Although restoration work will preserve one of Dublin's favourite traditional churches, congregation numbers are in decline.
The church boasts the highest standing spire in central Dublin and some of its treasures include exterior statues and stonework carved by James Pearse father of Padraig and Willie Pearse, along with priceless stained glass windows by John Early, Michael Healy and the Harry Clarke Studios.
Since the church opened in 1874 the environment has been gradually eroding its delicate sandstone, and a major restoration project is underway. Restoration worker Walter Cullen explains that as acid rain is eating away at the sandstone, the damaged stone has to be be cut back, consolidated with a special chemical treatment and repaired with special mortar. They must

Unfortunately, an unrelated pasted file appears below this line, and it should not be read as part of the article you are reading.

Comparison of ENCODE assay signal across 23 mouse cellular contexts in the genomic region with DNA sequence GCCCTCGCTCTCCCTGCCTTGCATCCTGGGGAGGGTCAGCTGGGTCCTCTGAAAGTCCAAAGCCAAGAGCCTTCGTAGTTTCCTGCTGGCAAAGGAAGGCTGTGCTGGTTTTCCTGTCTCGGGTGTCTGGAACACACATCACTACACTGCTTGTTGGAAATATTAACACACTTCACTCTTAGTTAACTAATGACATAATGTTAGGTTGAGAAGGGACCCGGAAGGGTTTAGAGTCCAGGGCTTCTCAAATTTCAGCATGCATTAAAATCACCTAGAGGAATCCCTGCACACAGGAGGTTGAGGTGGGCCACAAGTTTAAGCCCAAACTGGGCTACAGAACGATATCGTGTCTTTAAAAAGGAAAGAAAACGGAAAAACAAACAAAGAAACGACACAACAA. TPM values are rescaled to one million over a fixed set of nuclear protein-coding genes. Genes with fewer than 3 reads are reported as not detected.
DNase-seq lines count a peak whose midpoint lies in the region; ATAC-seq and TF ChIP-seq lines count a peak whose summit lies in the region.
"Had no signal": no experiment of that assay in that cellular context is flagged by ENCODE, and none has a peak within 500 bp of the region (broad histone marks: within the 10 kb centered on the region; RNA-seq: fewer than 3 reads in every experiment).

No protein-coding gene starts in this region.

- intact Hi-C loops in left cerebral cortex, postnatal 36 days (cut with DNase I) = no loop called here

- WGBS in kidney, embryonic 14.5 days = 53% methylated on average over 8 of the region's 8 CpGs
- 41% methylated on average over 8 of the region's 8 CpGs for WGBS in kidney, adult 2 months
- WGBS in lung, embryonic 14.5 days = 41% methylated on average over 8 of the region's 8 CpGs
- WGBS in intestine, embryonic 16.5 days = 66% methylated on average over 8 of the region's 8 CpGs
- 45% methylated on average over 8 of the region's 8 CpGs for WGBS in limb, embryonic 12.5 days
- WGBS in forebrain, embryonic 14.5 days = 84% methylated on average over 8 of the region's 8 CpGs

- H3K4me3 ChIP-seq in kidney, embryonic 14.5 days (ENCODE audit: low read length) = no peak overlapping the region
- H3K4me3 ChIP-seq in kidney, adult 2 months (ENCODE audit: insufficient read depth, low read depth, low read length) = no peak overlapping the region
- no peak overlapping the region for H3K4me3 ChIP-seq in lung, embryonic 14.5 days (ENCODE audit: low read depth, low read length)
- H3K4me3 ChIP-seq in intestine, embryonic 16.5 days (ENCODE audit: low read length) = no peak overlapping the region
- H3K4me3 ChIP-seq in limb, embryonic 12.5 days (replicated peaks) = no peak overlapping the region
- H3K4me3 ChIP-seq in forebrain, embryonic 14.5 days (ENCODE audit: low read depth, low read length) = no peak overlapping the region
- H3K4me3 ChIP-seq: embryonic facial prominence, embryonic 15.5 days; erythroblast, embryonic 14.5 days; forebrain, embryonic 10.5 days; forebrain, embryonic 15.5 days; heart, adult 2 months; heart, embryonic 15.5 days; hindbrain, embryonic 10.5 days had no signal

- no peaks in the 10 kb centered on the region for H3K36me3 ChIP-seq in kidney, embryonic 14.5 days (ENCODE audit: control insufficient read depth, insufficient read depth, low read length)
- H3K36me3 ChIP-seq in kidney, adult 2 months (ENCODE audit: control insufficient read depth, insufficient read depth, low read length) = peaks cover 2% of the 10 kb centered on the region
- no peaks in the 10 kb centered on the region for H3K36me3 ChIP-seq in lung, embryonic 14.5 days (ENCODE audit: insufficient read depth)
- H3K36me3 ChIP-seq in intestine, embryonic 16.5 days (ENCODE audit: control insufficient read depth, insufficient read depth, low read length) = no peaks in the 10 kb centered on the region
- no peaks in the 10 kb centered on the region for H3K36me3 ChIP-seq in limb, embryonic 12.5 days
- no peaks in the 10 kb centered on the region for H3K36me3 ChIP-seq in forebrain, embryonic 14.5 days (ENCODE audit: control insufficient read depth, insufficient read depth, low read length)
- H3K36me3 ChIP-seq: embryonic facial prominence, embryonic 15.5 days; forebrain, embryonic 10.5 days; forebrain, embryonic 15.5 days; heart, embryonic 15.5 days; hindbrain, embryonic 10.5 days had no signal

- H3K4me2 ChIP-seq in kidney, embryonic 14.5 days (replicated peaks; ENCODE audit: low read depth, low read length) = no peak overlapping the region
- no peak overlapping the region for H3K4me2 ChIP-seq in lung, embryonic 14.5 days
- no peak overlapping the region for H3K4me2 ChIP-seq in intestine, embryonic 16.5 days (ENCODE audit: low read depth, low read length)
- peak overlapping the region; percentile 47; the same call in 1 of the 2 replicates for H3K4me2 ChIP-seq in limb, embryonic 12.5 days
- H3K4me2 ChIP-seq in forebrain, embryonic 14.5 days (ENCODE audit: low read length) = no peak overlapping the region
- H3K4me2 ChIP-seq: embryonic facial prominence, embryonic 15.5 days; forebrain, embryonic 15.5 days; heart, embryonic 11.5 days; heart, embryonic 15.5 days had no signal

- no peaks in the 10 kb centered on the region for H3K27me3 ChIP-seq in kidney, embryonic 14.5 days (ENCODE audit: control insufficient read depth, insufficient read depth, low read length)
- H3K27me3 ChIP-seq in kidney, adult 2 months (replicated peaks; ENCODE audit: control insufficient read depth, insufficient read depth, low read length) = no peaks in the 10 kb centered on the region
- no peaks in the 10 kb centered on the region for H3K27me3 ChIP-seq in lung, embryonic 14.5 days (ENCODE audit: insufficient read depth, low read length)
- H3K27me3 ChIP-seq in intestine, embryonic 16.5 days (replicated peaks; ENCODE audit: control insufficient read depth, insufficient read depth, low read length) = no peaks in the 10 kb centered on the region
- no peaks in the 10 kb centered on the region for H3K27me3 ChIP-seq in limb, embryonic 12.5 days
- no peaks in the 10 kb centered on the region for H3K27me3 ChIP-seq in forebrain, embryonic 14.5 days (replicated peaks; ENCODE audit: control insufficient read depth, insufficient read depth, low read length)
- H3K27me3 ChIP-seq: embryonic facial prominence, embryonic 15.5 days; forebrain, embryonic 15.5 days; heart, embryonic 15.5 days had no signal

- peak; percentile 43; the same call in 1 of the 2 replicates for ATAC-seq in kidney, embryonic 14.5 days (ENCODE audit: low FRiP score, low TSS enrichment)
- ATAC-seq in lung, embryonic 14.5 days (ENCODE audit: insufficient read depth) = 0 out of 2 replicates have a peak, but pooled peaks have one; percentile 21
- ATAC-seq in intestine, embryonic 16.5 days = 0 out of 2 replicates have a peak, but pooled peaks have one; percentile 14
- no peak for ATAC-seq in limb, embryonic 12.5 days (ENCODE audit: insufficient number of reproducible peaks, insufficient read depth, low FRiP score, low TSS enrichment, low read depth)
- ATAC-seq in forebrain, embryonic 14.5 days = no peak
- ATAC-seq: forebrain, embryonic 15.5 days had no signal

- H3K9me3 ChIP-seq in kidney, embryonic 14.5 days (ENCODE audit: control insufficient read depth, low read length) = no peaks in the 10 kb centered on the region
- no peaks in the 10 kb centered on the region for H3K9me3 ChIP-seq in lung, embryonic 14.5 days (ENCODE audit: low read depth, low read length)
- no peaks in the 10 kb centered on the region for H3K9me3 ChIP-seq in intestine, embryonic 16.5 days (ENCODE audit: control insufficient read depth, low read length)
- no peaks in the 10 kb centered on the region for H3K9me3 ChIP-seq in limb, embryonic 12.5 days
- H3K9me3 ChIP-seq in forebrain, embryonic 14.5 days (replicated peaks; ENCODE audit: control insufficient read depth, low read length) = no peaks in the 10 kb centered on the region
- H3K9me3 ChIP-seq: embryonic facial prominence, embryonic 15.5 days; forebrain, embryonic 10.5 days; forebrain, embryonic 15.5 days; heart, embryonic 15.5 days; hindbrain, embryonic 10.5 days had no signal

Do it in a fashion, that we don’t spoil the appearance of the place, retain the original appearance.
The restoration work revealed other damage to the church such as extensive dry rot in the roof timbers and perforations in the copper roofing caused by the church’s central heating system. From an original estimate of half a million pounds, the cost of the restoration work quickly doubled in price.
Augustinian, Father John Byrne believes people attend John’s Lane Church because they like a traditional church. The community has an average age of 59 and the church caters to the needs of the middle aged and elderly groups. Fr Byrne is aware that only a quarter of those attending John’s Lane Church are under 40 years old. He wonders if they are going elsewhere, and acknowledges that finding new ways to meet the needs of younger people must be explored.
An RTÉ News report broadcast on 30 November 1988. The reporter is Colm Connolly.